VENICE — As the sun beat hotly over this city’s winding streets and salty canals, Valentino and Puig celebrated the launch of Valentino Uomo, a new men’s fragrance that aims to channel the direction of the Italian fashion house’s men’s collections and become a pillar in the industry.
This story first appeared in the September 6, 2013 issue of WWD. Subscribe Today.
“We wanted to accompany the expansion of the men’s line, to create a classic of tomorrow,” said José Manuel Albesa, chief brand officer at Puig, adding the eau de toilette would appeal to men who “have a classic side, but are very cool at the same time. It’s a customer who likes good quality products and is very exacting.”
The fragrance’s face, French actor Louis Garrel, was selected to embody a “kind of modern-day [Marcello] Mastroianni,” in the commercial shot by Johan Renck and images by David Sims, Albesa said.
Creative directors Maria Grazia Chiuri and Pierpaolo Piccioli said the new fragrance was closely linked to Valentino fashion, and the choice of Rome as location for the campaign cemented the connection. “We have the good fortune to live in a city where sometimes we take beauty for granted,” Chiuri said. “All these layers of history, blended with the present — and there’s also this relaxed way of living.”
“It’s a lived kind of beauty,” added Piccioli.
The commercial shows a gallant Garrel breezing through the ancient city under canopied trees, strolling into aristocratic palazzos and charming beauties such as Caroline Brasch and Maud Welzen, both of whom frequently appear in Valentino campaigns.
Piccioli said the studs on the perfume bottle’s otherwise classic shape reflected the designers’ inclination to mix contrasting design elements: The result is evocative of a flask of fine liqueur.
Perfumer Olivier Polge, who is winding up his duties at International Flavors & Fragrances before joining Chanel, said the fragrance eschewed the traditional “top-heart-drydown” pyramid structure in favor of a less rigidly constructed blend that put greater emphasis on the rich, woody base notes. Ingredients include spicy bergamot, myrtle, roasted coffee, gianduja cream, white leather and cedar. “The trick was to find the right balance,” Polge said.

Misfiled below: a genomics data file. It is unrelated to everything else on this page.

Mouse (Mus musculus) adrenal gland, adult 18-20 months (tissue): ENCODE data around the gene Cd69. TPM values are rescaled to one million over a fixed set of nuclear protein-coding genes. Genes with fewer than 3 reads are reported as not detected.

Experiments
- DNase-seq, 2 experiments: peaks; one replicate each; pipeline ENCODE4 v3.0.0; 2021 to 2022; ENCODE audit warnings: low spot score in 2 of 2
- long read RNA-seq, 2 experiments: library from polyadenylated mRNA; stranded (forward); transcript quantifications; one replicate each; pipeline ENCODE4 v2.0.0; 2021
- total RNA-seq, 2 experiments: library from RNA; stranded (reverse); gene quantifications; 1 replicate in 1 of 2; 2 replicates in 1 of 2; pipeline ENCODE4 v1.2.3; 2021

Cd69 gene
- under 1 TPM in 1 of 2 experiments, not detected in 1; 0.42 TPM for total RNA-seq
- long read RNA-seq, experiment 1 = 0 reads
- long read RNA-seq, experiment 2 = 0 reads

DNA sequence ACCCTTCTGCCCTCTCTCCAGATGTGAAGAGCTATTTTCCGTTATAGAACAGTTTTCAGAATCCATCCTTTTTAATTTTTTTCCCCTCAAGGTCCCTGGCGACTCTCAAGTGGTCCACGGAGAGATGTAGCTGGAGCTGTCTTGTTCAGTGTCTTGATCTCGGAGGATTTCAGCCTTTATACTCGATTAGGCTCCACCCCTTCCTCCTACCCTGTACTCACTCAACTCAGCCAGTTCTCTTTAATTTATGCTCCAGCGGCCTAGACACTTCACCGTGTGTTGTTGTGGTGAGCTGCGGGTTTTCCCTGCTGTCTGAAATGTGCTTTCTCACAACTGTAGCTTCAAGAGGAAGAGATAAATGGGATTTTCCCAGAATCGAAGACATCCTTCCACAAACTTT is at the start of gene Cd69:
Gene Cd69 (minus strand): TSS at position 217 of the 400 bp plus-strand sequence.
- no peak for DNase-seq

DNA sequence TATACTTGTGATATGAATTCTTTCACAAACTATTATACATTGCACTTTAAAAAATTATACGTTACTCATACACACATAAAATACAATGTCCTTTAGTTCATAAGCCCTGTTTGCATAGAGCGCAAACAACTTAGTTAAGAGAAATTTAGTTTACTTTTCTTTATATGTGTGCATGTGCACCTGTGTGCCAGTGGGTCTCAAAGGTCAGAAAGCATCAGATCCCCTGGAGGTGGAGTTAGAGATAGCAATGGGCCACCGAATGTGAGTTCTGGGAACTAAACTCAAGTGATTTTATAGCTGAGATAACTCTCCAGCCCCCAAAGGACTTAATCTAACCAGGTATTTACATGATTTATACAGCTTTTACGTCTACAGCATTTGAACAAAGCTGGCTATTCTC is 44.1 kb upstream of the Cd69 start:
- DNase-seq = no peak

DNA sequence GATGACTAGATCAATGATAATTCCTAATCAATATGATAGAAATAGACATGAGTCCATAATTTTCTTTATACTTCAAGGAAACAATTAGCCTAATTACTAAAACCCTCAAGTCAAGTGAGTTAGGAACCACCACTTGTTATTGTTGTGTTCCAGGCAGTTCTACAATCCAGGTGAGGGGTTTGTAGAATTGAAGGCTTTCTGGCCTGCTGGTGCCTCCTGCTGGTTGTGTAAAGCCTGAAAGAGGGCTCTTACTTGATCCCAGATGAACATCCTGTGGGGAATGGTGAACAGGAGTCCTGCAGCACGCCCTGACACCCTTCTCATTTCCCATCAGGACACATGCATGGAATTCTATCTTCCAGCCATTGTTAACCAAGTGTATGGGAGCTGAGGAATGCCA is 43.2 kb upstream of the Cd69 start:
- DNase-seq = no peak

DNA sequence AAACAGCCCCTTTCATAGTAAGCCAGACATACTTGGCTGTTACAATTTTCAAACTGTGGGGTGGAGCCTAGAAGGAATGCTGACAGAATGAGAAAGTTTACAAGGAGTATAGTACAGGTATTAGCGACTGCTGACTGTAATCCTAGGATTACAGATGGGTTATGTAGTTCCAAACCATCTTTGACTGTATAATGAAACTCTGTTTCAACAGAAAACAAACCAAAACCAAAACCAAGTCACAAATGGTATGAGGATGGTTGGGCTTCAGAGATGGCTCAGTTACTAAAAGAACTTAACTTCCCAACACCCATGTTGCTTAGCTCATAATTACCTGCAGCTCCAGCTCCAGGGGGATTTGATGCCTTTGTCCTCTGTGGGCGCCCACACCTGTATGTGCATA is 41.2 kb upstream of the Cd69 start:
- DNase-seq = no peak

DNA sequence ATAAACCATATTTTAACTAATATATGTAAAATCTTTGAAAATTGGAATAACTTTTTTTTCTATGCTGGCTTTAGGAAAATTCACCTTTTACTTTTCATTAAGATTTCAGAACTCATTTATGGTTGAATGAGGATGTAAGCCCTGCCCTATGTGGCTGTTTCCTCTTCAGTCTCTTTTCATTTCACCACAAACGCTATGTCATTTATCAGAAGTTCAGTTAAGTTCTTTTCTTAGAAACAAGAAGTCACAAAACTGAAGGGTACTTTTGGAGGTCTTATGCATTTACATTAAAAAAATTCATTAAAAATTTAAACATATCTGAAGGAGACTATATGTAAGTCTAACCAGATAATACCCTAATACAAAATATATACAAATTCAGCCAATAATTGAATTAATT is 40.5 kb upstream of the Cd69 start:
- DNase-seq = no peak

Distribution will kick off in Europe, Russia and the Middle East in early 2014, before reaching Asia in spring and Latin and North America by the end of the year or the start of 2015, hitting a total of about 16,000 doors, according to Albesa. He would not discuss sales projections, but industry sources said Valentino Uomo could reel in 75 to 80 million euros, or about $98 million to $105 million at current exchange, in its first year on the shelf.
With the 70th edition of the Venice Film Festival still under way, festivities stretched into the evening, when Chiuri and Piccioli hosted the exclusive Ballo Volpi, a reprisal of the ball created in 1932 and named for festival founder Count Giuseppe Volpi di Misurata. Held at the Count’s former residence on the Canal Grande against a backdrop of wall-to-wall frescoes and ornate ceilings, the party featured a performance by British band the Klaxons, with vocalist James Righton’s wife Keira Knightley cheering on the sidelines.
Garrel, as the fragrance’s face, was also in attendance. “At first, I didn’t know what to think [when asked to be Valentino’s fragrance testimonial],” he said. “But the clothes they make, I find them very elegant, and then they introduced me to the director in charge of the commercial and we got along right away, and I thought, ‘Cool, a new experience.’”
His girlfriend, sultry Iranian actress Golshifteh Farahani, said her Venice schedule left little time for tourism. “I’ve been here for a week, and I’ll be here four or five more days,” she said. “I’ve been here many, many times. This time it’s a bit too much movies — I’m a judge, so I have to watch a lot. But it’s beautiful.”
Italian star Carolina Crescentini agreed, noting, “Venice is like a movie set; it’s enchanting.”
“We’re here on vacation, not with the festival,” confessed Diane Kruger, noting she and partner Joshua Jackson had been actively “hanging out at the pool drinking Bellinis.” Jackson added that upon his return to the U.S., he would roll up his sleeves for a pilot project titled “The Affair.”
But while some guests waxed poetic about Venice, others were more concerned with the impending arrival of fashion week.
“I’m going to stick to New York and do Michael Kors on the 11th and then go to Ibiza for my husband’s birthday party, and then Milan,” said model Karmen Pedaru, referring to Riccardo Ruini.
“Tonight’s my last night here,” said designer Marta Ferri. “Then I absolutely have to work, or I’ll have an anxiety attack!”